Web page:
Thought for the Day:

“Long lost innocence is treasured only in memories. For once you are broken, fixing is not a surity.”

Jashmine Sanasam

Question for the Day:

What is our responsibility in maintaining our childrens’ innocence?


Okay, so I finally got around to watching Cuties on Netflix and despite all the shock and awe I was seeing on social media, it was pretty much what I expected.  Maybe it’s because I’m the mother of teenagers and a counselor to some teenagers, but there was nothing in the movie that wasn’t completely relevant and timely in consideration of where we are as a society.  I’m sure the movie played directly into the sick fantasies of the pedophiles of the world.  Yet, what’s worse is that sexual acting out in real life amongst young girls is starting to become as American as apple pie.  If you want to be outraged, be offended by the fact that what was depicted in Cuties is likely happening in your own backyard, and the children in our homes, schools, and neighborhoods are at real risk everyday because of it.  You can refuse to watch the movie and boycott Netflix all day, but it won’t change the fact that reality is just as unpleasant.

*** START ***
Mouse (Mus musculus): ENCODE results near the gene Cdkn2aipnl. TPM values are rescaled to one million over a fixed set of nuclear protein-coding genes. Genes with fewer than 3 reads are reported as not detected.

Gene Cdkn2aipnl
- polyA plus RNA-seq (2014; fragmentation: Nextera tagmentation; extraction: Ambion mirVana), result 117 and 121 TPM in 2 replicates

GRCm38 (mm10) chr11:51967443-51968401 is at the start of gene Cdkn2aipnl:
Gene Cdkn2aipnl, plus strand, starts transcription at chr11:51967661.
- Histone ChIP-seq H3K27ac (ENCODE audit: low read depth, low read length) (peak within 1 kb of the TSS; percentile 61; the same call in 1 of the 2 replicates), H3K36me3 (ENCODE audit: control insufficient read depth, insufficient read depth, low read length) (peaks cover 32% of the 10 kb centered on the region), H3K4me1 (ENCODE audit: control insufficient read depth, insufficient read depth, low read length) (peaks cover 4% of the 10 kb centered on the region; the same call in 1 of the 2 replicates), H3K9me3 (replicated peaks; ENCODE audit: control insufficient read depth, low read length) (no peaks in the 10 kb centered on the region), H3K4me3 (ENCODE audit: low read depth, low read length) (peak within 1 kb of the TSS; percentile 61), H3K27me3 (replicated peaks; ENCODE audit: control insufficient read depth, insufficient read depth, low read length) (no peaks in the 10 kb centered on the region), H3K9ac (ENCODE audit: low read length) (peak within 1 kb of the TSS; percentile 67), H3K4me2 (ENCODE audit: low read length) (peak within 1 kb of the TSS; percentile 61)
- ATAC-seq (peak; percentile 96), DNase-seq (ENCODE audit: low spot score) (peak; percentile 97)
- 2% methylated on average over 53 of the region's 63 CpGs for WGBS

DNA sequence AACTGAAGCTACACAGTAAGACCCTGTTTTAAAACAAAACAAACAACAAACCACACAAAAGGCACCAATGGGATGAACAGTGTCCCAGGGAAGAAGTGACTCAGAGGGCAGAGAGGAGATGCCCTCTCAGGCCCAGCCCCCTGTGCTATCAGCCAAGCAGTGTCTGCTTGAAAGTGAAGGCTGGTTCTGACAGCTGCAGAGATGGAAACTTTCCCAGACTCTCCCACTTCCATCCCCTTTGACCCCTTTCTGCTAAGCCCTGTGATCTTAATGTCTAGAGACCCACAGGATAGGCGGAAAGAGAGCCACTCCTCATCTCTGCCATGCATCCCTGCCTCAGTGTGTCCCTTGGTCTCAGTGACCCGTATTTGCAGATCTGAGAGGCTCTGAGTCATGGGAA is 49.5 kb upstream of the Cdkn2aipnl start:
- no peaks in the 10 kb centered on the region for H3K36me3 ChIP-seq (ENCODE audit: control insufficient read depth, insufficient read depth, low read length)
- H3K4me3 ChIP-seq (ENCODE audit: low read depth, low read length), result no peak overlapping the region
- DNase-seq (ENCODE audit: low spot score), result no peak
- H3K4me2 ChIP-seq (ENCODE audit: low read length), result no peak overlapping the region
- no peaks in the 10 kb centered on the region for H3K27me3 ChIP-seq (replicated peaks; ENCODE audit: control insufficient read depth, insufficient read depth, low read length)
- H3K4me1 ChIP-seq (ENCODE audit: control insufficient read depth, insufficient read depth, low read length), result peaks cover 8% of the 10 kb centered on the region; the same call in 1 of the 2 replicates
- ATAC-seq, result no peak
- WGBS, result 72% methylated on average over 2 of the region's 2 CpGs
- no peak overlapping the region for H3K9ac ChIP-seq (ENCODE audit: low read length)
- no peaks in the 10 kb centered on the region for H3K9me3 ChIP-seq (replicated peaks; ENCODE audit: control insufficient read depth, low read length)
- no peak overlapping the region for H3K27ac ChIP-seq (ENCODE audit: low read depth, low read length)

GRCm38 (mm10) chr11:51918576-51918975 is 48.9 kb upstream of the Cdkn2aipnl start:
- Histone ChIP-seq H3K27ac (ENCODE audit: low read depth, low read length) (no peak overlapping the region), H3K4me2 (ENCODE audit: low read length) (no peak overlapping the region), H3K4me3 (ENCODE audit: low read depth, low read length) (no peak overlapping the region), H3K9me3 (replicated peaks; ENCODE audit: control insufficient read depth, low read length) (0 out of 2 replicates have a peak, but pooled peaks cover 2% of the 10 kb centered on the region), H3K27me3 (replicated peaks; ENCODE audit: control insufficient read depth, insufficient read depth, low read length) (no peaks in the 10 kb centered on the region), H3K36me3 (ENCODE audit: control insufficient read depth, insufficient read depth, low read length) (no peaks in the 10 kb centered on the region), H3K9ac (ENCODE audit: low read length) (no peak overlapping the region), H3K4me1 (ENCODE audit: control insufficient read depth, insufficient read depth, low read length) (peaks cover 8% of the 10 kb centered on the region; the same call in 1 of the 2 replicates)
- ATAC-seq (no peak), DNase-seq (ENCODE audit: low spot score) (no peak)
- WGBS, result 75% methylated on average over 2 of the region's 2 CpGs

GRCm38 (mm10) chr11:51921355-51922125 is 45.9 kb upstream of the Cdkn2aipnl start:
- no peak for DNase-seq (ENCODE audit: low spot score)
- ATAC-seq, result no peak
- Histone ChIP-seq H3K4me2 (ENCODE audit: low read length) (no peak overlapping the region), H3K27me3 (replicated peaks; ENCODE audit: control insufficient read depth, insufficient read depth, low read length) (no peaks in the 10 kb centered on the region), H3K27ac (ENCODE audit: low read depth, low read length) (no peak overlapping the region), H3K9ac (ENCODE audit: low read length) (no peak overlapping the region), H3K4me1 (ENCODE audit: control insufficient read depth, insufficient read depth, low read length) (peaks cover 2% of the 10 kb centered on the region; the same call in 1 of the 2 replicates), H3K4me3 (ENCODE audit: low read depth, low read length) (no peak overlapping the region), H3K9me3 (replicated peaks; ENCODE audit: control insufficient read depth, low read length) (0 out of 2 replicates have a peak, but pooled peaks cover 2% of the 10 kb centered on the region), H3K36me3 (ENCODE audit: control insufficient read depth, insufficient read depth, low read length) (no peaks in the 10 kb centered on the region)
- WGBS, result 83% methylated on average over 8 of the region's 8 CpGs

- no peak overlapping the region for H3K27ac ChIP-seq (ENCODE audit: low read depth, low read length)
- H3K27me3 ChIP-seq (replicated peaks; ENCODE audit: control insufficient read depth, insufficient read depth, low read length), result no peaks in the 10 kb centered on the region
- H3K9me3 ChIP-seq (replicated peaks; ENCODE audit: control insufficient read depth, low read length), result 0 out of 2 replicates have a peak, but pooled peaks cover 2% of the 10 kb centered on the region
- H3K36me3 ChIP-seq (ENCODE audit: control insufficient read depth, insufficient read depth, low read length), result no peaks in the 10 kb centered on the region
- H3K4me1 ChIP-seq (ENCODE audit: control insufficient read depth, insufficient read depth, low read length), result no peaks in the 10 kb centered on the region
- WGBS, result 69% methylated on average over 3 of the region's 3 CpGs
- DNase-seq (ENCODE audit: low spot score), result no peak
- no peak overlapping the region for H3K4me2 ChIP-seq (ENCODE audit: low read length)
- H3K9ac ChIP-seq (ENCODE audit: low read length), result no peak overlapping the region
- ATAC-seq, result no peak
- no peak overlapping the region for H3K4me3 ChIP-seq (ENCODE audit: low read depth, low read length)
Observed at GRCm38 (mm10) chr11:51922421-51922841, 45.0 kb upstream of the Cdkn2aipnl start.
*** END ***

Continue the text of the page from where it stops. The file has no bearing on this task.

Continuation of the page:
Though we like to associate young girls twerking and sticking there tongues out provocatively with people from the “wrong side of the tracks,” don’t get it twisted.  Karen’s daughter is posting the same stuff on her Snapchat story as well.  To be real, I’m thinking that because the movie’s main character Amy was black, folks were much quicker to clutch their pearls.  Yet, they forget that “Toddlers and Tiaras” and “Dance Moms” have been exploiting little white girls for a combined total of 15 seasons.  Where young scantily clad white children in excessive make-up are just expressing themselves creatively, young black girls are considered young jezebels who will grow up to be sex machines.

The truth is, all of it is inappropriate.  There are perverts drooling over four year old girls caked in make-up in the same sick way they’re ogling the girls in Cuties.  Though I find that very difficult to think about, it doesn’t change the fact that Cuties was attempting to draw attention to a very real issue that affects all of our communities. The fact that it might trigger pedophiles is horrible, but it’s still a distraction to a very critical message.